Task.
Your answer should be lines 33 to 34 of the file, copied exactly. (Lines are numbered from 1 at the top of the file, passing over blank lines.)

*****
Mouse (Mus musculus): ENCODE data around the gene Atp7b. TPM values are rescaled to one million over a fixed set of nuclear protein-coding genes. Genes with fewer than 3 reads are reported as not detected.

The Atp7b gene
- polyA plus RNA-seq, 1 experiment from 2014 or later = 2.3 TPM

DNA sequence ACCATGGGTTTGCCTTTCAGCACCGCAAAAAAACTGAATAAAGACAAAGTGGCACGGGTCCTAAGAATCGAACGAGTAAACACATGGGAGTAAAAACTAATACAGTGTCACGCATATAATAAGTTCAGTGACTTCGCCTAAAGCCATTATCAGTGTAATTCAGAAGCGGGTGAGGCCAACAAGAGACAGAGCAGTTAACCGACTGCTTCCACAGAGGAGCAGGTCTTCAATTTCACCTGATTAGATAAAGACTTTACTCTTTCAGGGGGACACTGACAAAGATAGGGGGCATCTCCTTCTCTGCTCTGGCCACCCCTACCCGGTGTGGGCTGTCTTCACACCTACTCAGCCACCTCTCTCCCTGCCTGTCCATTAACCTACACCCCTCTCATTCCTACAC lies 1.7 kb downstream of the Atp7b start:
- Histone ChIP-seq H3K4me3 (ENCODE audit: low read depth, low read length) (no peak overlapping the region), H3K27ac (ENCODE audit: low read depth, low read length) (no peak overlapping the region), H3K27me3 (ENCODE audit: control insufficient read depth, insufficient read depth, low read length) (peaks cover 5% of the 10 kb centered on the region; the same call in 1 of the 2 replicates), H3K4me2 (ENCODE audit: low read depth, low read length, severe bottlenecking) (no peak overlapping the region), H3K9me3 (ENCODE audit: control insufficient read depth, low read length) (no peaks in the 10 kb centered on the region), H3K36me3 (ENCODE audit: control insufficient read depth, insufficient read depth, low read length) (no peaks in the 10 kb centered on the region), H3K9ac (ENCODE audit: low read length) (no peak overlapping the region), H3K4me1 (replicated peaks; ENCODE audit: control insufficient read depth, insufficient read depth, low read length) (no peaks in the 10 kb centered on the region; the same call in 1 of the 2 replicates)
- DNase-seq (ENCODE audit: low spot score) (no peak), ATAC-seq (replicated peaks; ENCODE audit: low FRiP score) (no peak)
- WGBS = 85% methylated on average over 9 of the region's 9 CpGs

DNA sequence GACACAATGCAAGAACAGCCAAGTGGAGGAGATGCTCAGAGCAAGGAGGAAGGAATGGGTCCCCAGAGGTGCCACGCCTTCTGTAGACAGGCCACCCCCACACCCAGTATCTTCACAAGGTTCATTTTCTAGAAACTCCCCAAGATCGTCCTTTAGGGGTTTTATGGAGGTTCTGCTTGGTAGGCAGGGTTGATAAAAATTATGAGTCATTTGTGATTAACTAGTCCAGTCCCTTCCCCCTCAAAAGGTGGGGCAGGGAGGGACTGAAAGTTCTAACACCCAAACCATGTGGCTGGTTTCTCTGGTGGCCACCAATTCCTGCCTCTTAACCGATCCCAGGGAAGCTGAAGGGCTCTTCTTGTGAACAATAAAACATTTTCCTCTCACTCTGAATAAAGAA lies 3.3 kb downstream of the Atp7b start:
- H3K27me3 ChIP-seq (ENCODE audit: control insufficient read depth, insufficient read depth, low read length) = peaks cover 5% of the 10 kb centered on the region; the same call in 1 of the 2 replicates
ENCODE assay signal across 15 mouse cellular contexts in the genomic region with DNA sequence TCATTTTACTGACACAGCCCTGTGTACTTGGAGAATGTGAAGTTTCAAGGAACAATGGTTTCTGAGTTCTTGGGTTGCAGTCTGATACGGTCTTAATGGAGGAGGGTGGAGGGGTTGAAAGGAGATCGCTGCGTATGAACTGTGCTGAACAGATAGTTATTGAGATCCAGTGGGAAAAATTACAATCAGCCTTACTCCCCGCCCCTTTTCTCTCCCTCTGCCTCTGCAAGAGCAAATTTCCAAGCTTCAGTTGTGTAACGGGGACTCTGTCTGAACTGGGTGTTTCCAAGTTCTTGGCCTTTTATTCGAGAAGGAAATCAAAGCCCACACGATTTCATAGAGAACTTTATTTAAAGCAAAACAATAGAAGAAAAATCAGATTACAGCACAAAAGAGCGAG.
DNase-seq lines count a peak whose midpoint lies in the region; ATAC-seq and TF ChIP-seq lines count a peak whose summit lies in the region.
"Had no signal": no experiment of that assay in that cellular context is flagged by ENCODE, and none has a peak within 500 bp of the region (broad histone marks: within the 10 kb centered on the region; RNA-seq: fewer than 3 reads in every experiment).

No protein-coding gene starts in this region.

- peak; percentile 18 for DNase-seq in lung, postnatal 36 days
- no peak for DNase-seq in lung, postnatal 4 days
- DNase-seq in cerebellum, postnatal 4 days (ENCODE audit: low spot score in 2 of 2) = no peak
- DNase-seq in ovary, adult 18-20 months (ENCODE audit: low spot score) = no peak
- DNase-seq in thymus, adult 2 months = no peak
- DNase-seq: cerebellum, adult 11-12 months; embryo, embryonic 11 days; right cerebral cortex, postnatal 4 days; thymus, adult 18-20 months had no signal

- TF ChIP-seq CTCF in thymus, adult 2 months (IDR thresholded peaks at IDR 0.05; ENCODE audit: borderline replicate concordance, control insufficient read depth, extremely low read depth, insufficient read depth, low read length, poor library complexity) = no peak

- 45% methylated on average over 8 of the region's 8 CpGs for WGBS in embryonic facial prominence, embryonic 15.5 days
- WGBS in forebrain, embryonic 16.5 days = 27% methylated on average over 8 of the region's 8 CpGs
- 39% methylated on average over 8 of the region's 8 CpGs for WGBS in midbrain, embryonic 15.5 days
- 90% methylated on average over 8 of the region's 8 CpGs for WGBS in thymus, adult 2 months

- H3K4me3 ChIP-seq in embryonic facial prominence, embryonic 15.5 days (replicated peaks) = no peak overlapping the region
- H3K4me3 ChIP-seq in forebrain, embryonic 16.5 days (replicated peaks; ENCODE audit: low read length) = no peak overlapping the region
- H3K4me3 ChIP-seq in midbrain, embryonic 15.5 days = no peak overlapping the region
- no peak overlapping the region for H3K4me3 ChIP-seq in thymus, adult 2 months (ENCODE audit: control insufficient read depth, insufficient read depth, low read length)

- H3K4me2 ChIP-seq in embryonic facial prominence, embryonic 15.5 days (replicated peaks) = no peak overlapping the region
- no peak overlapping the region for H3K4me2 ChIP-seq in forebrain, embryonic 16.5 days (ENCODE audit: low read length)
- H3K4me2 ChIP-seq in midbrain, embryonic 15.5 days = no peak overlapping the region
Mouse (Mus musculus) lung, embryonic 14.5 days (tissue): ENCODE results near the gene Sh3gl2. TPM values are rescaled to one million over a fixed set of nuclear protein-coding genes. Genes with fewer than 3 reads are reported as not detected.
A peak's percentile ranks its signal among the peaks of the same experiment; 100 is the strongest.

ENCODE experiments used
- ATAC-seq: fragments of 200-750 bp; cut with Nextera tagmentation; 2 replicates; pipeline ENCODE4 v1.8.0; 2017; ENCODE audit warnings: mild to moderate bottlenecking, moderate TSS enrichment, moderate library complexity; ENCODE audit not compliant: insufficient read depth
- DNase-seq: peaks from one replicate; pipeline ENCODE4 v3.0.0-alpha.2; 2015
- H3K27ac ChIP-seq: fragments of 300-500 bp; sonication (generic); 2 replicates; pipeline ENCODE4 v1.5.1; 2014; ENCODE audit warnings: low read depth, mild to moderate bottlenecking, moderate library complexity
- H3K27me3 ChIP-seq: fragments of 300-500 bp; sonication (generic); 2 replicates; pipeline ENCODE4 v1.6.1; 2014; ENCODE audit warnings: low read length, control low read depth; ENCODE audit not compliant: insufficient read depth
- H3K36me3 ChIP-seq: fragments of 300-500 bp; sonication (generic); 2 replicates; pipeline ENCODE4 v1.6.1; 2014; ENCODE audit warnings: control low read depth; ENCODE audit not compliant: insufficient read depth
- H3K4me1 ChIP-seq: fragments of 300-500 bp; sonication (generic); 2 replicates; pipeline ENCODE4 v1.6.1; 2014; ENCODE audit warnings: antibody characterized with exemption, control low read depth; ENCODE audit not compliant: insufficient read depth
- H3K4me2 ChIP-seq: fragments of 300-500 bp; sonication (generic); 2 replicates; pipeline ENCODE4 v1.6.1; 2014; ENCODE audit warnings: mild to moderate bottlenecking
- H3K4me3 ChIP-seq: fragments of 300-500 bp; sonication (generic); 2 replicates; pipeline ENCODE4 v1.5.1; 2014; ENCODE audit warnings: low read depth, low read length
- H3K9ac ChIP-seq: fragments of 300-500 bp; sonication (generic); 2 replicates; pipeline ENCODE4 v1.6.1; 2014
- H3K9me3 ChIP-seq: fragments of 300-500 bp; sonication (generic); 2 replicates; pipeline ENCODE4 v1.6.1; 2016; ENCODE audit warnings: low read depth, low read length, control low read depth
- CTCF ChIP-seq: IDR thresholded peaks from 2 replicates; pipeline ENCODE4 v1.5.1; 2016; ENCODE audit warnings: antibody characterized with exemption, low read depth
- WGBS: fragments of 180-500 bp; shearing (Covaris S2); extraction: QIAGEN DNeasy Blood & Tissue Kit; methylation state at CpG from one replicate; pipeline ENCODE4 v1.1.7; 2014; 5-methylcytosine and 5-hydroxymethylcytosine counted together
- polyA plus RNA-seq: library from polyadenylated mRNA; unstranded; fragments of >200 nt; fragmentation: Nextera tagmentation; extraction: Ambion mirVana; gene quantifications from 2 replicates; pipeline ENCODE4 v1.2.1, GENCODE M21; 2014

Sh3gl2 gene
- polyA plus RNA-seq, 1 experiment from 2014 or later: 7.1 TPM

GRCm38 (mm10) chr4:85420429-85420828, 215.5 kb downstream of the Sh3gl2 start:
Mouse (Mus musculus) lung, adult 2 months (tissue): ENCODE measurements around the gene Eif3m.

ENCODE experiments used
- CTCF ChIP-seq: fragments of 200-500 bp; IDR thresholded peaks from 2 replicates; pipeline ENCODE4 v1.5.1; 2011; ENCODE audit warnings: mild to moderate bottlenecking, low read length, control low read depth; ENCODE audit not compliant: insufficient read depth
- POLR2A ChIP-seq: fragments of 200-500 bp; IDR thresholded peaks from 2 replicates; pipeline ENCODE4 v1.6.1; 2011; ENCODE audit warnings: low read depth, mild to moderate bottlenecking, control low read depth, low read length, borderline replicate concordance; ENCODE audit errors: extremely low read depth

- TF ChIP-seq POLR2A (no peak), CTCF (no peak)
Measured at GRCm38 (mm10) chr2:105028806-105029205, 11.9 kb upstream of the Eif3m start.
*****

A peak's percentile ranks its signal among the peaks of the same experiment; 100 is the strongest.

ENCODE experiments used